In various forms and in various expressions, the perpetual myth repeated in each chapter of the sexual revolution (as each new extreme becomes a norm in our culture) is this phrase: The kids will be fine. It all started with no-fault divorce. That first version of the kids will be fine went something like this: “Kids will be better off with happy parents that aren’t married than with unhappy parents that stay married.”
Last week, my friend Katie Faust tweeted the following: “The safest place statistically on record for children is in the home of their married biological mother and father.” She was responding to a tweet thread from a gentleman who experienced horrific abuse following the divorce of his parents. This week our What Would You Say? team addressed this question of whether a child is better off with parents who are unhappily married, or happily divorced. That language itself needs to be unpacked since the statistics are striking. Below is an edited transcript of Katy Faust speaking on children of divorce on the recent What Would You Say? video:
In headlines about a celebrity divorce, or in conversations with friends in struggling marriages we often hear that it will be better for kids if their unhappy parents get a divorce. But is that really true?
No. Here are three reasons why.
Number one is that kids don’t just “get over” divorce. We often talk about divorce like it’s a cold. Bothersome, but the kids will get over it. Divorce affects children’s bodies, minds, and hearts for a very long time. For many kids, divorce kicks off a lifetime of loss and transition. Instability is often a feature of a child’s life after a divorce. One study found that nearly half of children with divorced parents had not seen their father in the past year.
Number two: For kids, two homes are not better than one. According to one long-term study of children of parents who lived in two different homes, these children (on average) obtained less education, experienced more unemployment, were more likely to be divorced themselves, faced a greater occurrence of negative life events, and engaged in riskier behavior than their peers raised in intact homes. Researcher Elizabeth Marquardt discovered these kids were not just living in two different homes — nearly half developed two different personalities. Each home offered different versions of the truth, required keeping different secrets, and operated under two different sets of rules.
Number three: If couples persevere, unhappy marriages often become happy marriages. In the past, marriage was considered a permanent union unless one party was deemed at fault because of something like adultery, abuse, or abandonment. Since the passage of no-fault divorce laws, spouses can divorce for any reason or no reason at all. Now the majority of divorces take place because parents are unhappy or have fallen out of love. These are often called irreconcilable differences. One study found that a third of unhappy couples with new babies divorced, but of the two-thirds who persisted, 93% reported happy marriages. A 2002 report found that two-thirds of unhappily married adults who chose to stick it out reported happier marriages five years later. What’s more, unhappy couples who divorced were no happier on average than those who stayed together.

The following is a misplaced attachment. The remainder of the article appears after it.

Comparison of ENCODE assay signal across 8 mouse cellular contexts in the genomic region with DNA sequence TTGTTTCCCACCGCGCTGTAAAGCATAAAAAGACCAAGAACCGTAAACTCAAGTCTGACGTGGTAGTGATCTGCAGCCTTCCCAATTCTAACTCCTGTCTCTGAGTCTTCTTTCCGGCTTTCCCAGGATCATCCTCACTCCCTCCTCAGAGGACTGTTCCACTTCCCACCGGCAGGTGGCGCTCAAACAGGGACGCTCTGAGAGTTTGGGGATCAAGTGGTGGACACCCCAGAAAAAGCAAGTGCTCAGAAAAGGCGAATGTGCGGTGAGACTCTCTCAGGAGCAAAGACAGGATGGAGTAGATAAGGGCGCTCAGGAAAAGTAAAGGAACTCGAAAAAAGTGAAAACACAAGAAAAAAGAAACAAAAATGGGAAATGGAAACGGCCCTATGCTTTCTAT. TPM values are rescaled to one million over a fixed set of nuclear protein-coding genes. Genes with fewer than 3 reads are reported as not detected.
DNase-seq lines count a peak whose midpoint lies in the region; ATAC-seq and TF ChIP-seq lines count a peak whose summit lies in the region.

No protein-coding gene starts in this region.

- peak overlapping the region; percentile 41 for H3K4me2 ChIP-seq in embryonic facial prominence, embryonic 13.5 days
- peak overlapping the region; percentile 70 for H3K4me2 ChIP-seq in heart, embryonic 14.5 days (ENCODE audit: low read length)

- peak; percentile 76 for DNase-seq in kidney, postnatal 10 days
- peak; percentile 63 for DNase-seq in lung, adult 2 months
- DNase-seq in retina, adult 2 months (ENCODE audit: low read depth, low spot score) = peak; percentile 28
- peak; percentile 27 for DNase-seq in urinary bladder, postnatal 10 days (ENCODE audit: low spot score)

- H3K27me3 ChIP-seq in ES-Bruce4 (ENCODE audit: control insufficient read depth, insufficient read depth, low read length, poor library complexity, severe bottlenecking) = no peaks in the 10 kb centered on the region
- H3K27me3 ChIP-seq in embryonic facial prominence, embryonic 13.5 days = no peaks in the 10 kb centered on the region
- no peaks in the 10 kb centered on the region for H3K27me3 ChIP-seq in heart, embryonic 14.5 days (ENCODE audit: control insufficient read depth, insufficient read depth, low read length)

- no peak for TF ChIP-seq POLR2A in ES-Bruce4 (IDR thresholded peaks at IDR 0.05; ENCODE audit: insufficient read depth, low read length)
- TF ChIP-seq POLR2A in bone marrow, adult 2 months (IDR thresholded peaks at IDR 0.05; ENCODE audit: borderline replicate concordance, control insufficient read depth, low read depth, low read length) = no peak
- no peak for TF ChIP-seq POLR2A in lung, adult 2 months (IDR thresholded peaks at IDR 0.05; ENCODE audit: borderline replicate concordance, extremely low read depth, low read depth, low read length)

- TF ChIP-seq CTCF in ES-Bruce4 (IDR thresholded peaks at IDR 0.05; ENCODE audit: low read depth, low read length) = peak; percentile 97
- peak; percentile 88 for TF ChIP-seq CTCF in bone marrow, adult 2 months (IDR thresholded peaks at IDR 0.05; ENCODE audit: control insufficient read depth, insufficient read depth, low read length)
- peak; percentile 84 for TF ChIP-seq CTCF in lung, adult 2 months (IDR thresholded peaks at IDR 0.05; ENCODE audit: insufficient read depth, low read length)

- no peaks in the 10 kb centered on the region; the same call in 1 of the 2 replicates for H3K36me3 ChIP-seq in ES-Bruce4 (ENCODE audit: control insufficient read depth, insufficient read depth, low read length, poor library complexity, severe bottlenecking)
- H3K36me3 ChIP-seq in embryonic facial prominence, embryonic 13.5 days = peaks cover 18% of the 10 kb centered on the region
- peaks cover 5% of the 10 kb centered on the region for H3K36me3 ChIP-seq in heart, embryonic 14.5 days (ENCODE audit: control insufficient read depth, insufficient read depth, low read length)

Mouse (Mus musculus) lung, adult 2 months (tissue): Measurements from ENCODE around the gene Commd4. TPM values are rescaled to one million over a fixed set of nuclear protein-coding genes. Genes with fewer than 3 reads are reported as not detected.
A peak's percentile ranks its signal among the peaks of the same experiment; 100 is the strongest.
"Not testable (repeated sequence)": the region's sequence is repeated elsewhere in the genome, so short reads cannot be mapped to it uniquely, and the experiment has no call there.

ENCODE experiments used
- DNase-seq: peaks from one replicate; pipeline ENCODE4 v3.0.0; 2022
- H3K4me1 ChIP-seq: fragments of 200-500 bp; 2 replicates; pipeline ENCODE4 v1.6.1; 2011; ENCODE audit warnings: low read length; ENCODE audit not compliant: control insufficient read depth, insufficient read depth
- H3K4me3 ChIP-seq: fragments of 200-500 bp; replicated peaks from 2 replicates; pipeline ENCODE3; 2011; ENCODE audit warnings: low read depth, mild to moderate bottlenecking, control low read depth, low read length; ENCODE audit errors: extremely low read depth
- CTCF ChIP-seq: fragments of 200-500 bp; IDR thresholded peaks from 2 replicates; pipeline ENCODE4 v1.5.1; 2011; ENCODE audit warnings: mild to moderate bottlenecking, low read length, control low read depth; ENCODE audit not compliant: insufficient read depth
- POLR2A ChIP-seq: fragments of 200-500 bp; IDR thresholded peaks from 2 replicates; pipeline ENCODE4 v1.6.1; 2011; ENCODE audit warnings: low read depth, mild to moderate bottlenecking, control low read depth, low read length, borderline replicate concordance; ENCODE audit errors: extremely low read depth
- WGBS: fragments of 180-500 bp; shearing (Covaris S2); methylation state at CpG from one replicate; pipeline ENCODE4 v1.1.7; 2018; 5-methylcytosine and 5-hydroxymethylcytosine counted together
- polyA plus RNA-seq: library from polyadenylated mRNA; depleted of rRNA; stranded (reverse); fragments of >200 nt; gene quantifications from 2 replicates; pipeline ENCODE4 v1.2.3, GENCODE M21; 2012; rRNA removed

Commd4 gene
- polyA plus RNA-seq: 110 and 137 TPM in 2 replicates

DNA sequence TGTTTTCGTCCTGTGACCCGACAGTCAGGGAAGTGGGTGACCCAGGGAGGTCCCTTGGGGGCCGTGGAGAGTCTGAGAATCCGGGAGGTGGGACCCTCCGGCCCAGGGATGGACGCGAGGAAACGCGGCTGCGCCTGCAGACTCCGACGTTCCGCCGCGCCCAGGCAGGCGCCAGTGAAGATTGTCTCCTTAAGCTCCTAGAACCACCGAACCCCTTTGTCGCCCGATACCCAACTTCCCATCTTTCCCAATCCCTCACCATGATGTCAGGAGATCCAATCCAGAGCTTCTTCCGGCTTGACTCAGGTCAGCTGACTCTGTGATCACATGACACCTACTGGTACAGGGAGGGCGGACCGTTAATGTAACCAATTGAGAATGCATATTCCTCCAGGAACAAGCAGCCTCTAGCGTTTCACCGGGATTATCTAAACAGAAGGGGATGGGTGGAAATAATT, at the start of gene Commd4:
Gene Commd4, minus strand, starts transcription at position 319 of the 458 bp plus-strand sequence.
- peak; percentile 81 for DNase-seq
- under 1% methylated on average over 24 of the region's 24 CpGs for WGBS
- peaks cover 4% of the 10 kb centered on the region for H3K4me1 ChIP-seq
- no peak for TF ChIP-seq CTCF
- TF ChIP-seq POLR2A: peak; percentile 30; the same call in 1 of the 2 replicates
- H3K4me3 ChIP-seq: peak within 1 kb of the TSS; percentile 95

Harry Benson, research director of The Marriage Foundation, noted that contrary to popular belief, staying in an unhappy marriage could be the best thing you ever do. In cases of abuse, safety must be a priority. And in cases of adultery, the marriage may be irreconcilable, but even if leaving an unsafe situation is the right thing to do, divorce still inflicts a heavy mental, emotional, and physical toll on children. There are scenarios in which the harm that divorce inflicts on children is justified, but adult happiness is not one of them.
Our most recent What Would You Say? video featuring Katy Faust is entitled “Happily Divorced vs. Unhappily Married – Which is Better for Kids?” Watch the full video at whatwouldyousay.org. Or, go to YouTube and subscribe to the What Would You Say? channel. Please note, if you search for “what would you say” on YouTube, the first result will be a Dave Matthews video, and the second result will be our channel, What Would You Say? with a distinctive big blue question mark. You can subscribe right there.
June 30, 2021
Elizabeth Marquardt | The Washington Post | Nov. 5, 2005
Harry Benson & Steve McKay | Marriage Foundation | February 2017
Linda Waite et. al. | Institute for American Values | February 2017
Katy Faust | What Would You Say? | July 7, 2021
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